Background: Active participation of residents and fellows in the
performance of total hip and total knee arthroplasties may affect the outcomes
of these procedures. We evaluated the early clinical results and complications
associated with primary total hip and knee arthroplasties at a hospital that
had both university teaching and private practice orthopaedic services.
Methods: We performed a retrospective study on a consecutive series
of 347 patients who had undergone 230 total hip and 171 total knee procedures
performed by one attending surgeon. One hundred and sixty-nine patients
underwent an arthroplasty during which a resident or fellow on a teaching
service assisted the attending surgeon; during these procedures, the resident
or fellow performed part of the arthroplasty under the direct supervision of
the attending surgeon. Subsequently, 178 patients underwent an arthroplasty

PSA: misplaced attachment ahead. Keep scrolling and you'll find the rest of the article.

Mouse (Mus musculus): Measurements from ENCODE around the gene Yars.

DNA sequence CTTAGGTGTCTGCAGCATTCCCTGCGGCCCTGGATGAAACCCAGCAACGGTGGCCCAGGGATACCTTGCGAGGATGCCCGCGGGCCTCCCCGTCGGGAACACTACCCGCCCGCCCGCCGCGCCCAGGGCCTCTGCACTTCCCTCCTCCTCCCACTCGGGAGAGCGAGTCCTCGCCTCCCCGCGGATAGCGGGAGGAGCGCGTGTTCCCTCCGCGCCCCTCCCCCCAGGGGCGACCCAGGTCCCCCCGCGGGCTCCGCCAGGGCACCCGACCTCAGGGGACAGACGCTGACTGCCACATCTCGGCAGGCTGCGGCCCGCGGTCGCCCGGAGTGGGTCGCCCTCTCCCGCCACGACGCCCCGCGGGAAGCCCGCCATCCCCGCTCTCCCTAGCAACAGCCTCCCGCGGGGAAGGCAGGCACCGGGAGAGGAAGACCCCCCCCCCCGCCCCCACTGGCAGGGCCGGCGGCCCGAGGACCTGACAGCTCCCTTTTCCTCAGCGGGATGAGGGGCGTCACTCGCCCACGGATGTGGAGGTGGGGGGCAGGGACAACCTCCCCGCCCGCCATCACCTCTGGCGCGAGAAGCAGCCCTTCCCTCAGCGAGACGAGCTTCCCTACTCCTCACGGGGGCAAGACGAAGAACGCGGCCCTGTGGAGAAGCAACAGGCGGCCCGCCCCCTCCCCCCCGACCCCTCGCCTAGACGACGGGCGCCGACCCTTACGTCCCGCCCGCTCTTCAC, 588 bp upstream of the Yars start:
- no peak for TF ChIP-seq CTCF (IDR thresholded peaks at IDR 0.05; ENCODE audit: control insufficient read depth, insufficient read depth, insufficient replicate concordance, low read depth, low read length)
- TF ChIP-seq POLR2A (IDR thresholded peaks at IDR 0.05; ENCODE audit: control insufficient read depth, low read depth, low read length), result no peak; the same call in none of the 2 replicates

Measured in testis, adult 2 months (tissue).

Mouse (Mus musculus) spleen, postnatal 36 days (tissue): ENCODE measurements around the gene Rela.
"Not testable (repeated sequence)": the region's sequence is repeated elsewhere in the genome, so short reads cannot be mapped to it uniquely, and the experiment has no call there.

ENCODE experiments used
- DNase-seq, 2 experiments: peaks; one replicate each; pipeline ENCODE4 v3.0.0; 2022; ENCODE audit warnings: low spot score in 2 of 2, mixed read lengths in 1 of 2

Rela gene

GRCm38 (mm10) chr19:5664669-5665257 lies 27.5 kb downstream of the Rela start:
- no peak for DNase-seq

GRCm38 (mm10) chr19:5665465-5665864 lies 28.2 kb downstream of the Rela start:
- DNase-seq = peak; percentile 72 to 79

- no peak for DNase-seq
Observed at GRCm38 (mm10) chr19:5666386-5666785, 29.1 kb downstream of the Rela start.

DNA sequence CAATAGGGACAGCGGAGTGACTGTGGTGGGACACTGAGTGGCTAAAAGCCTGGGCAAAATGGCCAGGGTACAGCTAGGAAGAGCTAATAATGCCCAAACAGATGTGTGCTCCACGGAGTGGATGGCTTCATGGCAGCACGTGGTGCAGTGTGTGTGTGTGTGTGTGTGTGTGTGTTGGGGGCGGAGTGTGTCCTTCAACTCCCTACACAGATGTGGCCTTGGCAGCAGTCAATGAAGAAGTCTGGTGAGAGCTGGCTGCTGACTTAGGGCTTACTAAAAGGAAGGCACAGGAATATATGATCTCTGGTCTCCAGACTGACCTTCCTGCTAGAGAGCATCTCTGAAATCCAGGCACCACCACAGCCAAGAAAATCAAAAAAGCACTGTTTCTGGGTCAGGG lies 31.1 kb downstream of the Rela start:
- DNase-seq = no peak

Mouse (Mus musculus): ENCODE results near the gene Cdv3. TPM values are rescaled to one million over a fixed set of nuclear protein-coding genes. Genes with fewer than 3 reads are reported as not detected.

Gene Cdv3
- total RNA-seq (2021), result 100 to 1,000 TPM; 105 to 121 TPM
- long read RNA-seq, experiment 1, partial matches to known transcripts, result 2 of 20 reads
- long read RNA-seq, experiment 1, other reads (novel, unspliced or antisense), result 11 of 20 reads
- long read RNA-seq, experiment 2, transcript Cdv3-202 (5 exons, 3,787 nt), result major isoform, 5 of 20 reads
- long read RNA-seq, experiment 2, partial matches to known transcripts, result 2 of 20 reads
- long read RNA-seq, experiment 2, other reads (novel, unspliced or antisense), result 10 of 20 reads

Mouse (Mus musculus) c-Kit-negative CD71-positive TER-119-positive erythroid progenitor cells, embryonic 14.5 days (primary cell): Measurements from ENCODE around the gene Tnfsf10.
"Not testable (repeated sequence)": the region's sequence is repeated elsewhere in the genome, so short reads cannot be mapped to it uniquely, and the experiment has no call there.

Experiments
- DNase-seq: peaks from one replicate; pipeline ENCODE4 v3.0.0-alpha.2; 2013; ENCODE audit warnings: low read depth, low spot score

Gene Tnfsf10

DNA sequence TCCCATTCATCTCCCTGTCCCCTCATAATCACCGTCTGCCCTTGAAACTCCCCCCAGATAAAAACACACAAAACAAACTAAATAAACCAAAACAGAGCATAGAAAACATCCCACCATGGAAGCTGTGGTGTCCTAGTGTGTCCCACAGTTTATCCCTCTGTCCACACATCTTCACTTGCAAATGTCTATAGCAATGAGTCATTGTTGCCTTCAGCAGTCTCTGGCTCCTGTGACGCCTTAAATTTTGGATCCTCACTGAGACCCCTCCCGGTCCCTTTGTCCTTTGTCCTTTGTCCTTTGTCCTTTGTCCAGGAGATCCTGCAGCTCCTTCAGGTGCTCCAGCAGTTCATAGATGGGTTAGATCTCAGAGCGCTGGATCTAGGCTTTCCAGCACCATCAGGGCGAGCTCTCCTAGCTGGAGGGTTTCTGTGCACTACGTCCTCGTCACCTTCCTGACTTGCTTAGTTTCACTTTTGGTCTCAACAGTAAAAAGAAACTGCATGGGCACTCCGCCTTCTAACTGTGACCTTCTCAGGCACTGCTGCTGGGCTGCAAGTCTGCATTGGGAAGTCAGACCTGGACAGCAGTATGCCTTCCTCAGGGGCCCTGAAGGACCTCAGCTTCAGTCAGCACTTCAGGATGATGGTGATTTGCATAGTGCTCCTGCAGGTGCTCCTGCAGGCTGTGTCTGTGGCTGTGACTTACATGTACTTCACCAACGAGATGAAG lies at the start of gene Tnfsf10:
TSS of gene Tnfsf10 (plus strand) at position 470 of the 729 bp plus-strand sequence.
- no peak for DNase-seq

performed by the same surgeon without resident or fellow participation.
Results: Significantly longer operative times were recorded for both
total hip arthroplasty (average, seventy-three compared with sixty-one
minutes; p < 0.0001) and total knee arthroplasty (average, eighty compared
with seventy-three minutes; p = 0.0028) when the procedures were performed
with the participation of residents or fellows. For total hip arthroplasty the
complication rates were 8% for the teaching service and 10% for the private
practice service, and for total knee arthroplasty they were 3% for each
service. With the numbers studied, there were no differences in any clinical
outcomes between the groups.
Conclusions: Teaching and active participation from residents and
fellows during total hip and total knee arthroplasty did not have a
detrimental effect on the early clinical results, except for a longer surgical
Level of Evidence: Therapeutic Level III. See
Instructions to Authors for a complete description of levels of evidence.